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Sex Crimes

Sex offenses in New York include sexual misconduct, rape, criminal sexual acts, forcible touching, persistent sexual abuse, aggravated sexual abuse, or sexually motivated felonies. Sex crimes have a strong stigma and can negatively impact a person's life for a very long time.

Nassau County Sex Offense Lawyer

Before you talk to any law enforcement officer about the allegations made against you, contact an experienced criminal defense attorney. At the Law Office of Stephanie Selloni, an attorney can talk with you during a confidential and free consultation.  At Law Office of Stephanie Selloni we represent clients facing sex-related charges in Garden City, Hempstead, Floral Park, Glen Cove, and the surrounding areas of Long Island. Call us at 516-972-1212 to discuss the particular facts and circumstances of your case.


Information on Nassau County Sex Offenses


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Corroboration in Sex Crime Cases

Under New York laws, a person shall not be convicted of any sex crime solely on the testimony of the alleged victim, unsupported by other evidence tending to:

  1. Establish that an attempt was made to engage the victim in sexual contact or sexual intercourse at the time of the occurrence; and
  2. Connect the defendant with the commission of the offense or attempted offense.

Penal Law § 130.16 provides that such corroboration shall be required for “any offense defined in this article of which lack of consent is an element but results solely from incapacity to consent because of the victim’s mental defect, or mental incapacity, or an attempt to commit the same.”


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Sexual Misconduct

The criminal offense of sexual misconduct is a class A misdemeanor under Penal Law Section 130.20. A person is guilty of sexual misconduct when he or she either:

  • engages in sexual intercourse with another person without such person's consent; or 
  • engages in oral sexual conduct or anal sexual conduct with another person without such person's consent. 

Sexual misconduct, a class A misdemeanor, is usually charged in one of the following four ways:

130.20(1) Sexual Intercourse; Forcible Compulsion

When he or she engages in sexual intercourse with another person without such person's consent. Sexual intercourse takes place WITHOUT A PERSON'S CONSENT when there is a lack of consent to the sexual intercourse as a result of forcible compulsion. FORCIBLE COMPULSION means to intentionally compel either:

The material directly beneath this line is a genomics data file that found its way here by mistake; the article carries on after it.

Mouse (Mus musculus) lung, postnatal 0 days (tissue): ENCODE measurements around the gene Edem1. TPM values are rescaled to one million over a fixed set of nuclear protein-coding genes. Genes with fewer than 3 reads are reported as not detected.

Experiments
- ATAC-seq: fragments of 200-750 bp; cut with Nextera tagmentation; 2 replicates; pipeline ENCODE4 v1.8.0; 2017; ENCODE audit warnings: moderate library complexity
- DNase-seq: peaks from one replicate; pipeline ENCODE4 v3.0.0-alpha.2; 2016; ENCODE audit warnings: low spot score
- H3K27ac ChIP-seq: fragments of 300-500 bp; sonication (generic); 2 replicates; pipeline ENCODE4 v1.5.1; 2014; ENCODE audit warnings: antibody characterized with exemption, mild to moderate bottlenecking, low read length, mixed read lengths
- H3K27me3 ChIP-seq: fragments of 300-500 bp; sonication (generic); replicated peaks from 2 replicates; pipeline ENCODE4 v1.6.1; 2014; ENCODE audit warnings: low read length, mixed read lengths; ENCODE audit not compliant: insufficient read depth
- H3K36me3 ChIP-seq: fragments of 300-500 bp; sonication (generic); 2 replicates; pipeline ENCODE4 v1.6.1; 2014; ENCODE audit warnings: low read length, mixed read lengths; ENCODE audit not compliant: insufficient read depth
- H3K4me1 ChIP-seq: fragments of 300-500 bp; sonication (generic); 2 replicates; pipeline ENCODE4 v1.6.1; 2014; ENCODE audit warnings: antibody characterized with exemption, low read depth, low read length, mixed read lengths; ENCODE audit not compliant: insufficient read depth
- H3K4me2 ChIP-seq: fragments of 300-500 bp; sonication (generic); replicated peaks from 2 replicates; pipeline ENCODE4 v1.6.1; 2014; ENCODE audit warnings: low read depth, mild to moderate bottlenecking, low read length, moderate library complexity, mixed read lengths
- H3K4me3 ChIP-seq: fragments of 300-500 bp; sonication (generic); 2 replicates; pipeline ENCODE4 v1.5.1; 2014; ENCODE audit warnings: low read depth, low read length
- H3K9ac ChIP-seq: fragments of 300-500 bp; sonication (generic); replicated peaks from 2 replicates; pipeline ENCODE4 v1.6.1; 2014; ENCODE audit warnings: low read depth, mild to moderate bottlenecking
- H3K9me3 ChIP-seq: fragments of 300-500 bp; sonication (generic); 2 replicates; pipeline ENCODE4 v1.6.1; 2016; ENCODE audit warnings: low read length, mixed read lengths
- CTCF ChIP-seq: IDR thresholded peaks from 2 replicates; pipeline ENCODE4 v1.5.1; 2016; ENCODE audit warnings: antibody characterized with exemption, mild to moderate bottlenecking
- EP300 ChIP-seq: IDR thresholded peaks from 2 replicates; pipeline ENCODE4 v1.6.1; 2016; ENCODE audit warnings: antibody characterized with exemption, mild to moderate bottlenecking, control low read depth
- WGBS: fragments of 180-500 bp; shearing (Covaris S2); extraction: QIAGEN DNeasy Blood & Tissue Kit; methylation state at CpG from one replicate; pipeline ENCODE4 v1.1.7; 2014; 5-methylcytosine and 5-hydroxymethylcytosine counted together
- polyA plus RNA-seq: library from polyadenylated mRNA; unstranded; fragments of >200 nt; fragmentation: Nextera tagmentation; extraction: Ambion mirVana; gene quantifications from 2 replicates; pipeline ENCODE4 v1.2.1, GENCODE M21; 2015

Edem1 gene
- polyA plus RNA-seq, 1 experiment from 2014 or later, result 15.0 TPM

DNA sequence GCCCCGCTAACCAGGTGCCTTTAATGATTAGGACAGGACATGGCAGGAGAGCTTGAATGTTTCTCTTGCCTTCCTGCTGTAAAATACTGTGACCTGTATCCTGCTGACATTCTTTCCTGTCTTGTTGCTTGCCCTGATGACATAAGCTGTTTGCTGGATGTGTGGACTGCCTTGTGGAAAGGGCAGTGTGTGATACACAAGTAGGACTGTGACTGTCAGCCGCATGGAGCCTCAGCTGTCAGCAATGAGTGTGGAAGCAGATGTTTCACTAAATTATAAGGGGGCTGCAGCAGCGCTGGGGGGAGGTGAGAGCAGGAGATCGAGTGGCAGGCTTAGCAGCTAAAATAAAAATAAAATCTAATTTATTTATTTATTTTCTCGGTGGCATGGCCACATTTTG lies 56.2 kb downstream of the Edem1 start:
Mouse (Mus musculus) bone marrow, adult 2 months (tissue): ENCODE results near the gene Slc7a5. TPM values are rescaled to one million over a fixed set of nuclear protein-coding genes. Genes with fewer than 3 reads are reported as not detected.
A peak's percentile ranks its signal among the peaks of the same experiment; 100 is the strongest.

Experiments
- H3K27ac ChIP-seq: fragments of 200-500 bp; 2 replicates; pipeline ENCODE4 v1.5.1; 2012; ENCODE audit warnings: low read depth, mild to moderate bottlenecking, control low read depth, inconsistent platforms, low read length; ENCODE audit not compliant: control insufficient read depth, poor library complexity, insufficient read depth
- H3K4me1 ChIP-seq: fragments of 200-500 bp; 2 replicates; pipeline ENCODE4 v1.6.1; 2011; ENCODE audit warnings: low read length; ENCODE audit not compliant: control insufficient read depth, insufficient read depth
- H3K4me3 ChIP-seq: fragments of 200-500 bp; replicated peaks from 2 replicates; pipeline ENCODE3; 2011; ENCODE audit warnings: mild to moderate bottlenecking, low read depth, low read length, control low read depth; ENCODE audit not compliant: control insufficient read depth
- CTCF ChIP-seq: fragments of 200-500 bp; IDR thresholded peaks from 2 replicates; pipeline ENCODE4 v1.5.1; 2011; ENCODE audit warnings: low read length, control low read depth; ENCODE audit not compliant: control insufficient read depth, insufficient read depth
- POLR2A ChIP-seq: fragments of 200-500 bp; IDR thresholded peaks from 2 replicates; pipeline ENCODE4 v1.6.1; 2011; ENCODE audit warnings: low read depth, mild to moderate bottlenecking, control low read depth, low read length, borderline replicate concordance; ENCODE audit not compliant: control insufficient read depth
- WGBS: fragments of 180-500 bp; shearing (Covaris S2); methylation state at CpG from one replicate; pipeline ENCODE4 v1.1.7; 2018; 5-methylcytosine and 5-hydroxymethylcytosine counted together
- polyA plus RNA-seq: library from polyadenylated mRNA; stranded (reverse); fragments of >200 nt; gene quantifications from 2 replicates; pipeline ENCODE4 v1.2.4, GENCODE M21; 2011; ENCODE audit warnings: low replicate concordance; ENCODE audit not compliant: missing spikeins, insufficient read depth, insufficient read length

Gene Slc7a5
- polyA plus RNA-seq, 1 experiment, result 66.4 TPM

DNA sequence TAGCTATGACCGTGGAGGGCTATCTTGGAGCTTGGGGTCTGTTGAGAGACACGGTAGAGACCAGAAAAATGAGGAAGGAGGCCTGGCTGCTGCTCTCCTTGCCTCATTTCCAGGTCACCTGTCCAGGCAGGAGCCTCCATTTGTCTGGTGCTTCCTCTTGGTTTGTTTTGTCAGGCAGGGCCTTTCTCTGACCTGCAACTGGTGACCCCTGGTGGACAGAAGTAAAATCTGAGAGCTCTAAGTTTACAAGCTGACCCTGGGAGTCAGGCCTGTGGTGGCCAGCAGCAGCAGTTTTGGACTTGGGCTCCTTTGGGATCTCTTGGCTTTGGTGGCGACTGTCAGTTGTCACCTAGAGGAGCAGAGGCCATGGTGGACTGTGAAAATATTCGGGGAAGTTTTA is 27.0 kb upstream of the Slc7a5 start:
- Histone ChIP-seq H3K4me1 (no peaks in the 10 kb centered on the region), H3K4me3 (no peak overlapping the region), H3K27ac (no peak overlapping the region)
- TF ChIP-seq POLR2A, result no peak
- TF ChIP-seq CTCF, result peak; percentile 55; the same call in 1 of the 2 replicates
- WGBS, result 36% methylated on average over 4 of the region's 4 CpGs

• by the use of physical force; or
  • by a threat, express or implied, which places a person in fear of immediate death or physical injury to himself or herself [or another person] or in fear that he or she [or another person] will immediately be kidnapped.

130.20(1) Sexual Intercourse; Incapacity to Consent

When he or she engages in sexual intercourse with another person without such person's consent.

130.20(2) Oral or Anal Sexual Conduct; Forcible Compulsion

When he or she engages, with another person without such person's consent, in either: 

  • oral sexual conduct; or
  • anal sexual conduct.

130.20(2) Oral or Anal Sexual Conduct; Incapacity to Consent

When he or she engages in either:

  • oral sexual conduct [or] anal sexual conduct
  • with another person without such person's consent.

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Rape in the Third Degree

Rape in the third degree, a class E felony, is usually charged in one of the following four ways: 

130.25(1) Incapacity to Consent by Person Subject to Care and Custody 

When he or she engages in sexual intercourse with another person who is incapable of consent. It is an element of this crime that the sexual intercourse takes place without consent. Sexual intercourse takes place without a person's consent when that person is deemed by law to be incapable of consent. Under our law, a person is deemed INCAPABLE OF CONSENTING to sexual intercourse when he or she is either:

  • committed to the care and custody of the state department of correctional services or a hospital, and the actor is an employee, not married to such person, who knows or reasonably should know that such person is committed to the care and custody of such department or hospital; or
  • committed to the care of a local correctional facility, and the actor is an employee, not married to such person, who knows or reasonably should know that such person is committed to the care and custody of such facility; or
  • committed to or placed with the office of children and family services and in residential care, and the actor is an employee, not married to such person, who knows or reasonably should know that such person is committed to or placed with the office of children and family services and in residential care; or 
  • a client or patient and the actor is a health care provider or mental health care provider and the act of sexual conduct occurs during a treatment session, consultation, interview, or examination, and, such conduct was not performed for a valid medical or mental health care purpose.